But the correlation on those personality differences is so tiny that it really doesn't speak to any noticeable effect between individuals born first and those born later.
"In terms of personality traits and how you rate them, a 0.02 correlation doesn't get you anything of note," University of Illinois psychology professor Brent Roberts, the study's lead author, said in a statement. "You are not going to be able to see it with the naked eye. You’re not going to be able to sit two people down next to each other and see the differences between them. It’s not noticeable by anybody."
Added co-author Rodica Damian: "The message of this study is that birth order probably should not influence your parenting, because it’s not meaningfully related to your kid’s personality or IQ."
The researchers say their study is the biggest ever conducted on the subject of birth order, IQ and personality. It's also unusual in another way: Instead of comparing siblings from within the same family, as many smaller studies on the subject have done, it compared each individual participant to the rest of the sample. The study's authors also controlled for a number of factors that could have influenced the results: Family size, parental socioeconomic status, family structure, age and gender.
"[Within-family] studies often don't measure the personality of each child individually," said Damian, who was a postdoctoral researcher at the University of Illinois when the study was undertaken and is now a professor of psychology at the University of Houston. "They just ask one child, usually the oldest, 'Are you more conscientious than your siblings?'"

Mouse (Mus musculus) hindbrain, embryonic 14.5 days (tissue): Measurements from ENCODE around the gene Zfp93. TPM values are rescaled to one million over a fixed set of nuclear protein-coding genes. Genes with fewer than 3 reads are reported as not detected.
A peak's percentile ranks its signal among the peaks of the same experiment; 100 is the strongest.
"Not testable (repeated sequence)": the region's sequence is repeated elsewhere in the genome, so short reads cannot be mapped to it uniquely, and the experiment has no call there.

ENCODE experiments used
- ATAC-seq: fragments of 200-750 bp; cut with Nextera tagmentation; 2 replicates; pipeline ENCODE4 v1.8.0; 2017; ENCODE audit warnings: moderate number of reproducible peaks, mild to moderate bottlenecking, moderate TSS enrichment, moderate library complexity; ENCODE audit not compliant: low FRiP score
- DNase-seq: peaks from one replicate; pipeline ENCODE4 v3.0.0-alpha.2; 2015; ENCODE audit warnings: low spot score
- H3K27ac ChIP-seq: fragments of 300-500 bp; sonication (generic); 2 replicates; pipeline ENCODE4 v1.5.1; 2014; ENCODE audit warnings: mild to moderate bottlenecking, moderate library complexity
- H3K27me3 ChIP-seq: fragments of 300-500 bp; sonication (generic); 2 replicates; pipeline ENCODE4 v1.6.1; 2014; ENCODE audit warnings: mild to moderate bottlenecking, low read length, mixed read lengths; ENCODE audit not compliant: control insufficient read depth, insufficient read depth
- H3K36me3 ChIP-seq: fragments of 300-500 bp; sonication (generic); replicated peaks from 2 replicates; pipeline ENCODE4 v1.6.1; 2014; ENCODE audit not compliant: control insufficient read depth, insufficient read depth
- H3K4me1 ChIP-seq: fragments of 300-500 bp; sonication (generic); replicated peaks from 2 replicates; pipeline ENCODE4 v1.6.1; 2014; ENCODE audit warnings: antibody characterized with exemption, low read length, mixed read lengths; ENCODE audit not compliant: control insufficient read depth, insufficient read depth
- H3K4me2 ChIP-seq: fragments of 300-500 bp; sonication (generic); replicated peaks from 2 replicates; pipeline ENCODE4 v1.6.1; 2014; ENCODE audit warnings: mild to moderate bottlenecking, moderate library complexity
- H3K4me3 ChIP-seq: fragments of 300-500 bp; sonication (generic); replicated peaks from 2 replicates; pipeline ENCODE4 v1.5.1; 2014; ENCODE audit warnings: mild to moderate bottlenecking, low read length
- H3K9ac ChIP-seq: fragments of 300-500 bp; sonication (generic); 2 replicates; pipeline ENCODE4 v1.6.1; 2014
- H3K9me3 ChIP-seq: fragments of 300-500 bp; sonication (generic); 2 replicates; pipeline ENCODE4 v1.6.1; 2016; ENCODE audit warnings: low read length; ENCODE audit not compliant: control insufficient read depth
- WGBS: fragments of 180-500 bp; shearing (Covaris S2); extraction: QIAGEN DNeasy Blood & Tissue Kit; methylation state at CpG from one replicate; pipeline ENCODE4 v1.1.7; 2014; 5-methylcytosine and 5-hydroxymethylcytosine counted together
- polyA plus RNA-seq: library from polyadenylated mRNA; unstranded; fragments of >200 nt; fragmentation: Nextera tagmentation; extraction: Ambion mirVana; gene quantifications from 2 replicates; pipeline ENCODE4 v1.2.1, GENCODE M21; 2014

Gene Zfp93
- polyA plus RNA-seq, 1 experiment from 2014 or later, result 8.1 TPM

According to Roberts, "another major problem with within-family studies is that the oldest child is always older. People say, 'But my oldest kid is more responsible than my youngest kid.' Yes, and they're also older."
The authors suggested that a within-family study with a large sample size and a longitudinal approach -- in other words, one in which the researchers measured the oldest kid, and then waited for their younger siblings to grow up and reach the same age before being measured -- could also be an effective approach to looking at the same question.
The notion that birth order can determine a lot about your personality stems from the work of Alfred W. Adler, a onetime colleague of Sigmund Freud.
As the study notes, Adler's ideas about birth order were at the center of a huge disagreement that led to Adler's resignation from the Psychoanalytic Society. He eventually branched off on his own and founded the discipline of individual psychology.
The fact that Adler, like Freud, characterized first-born children as neurotic messes and middle children (of which Adler was one) as being relatively healthier probably had something to do with it.
Since then, the basis for those explanations has changed, but familiar breakdowns of personality traits that supposedly apply to each sibling by order of birth have been popularized by an entire genre of parenting books and pop-psychology resources.
That popularity often seems to have outpaced the actual evidence supporting the theory, something Damian and Roberts's work seems to underlines.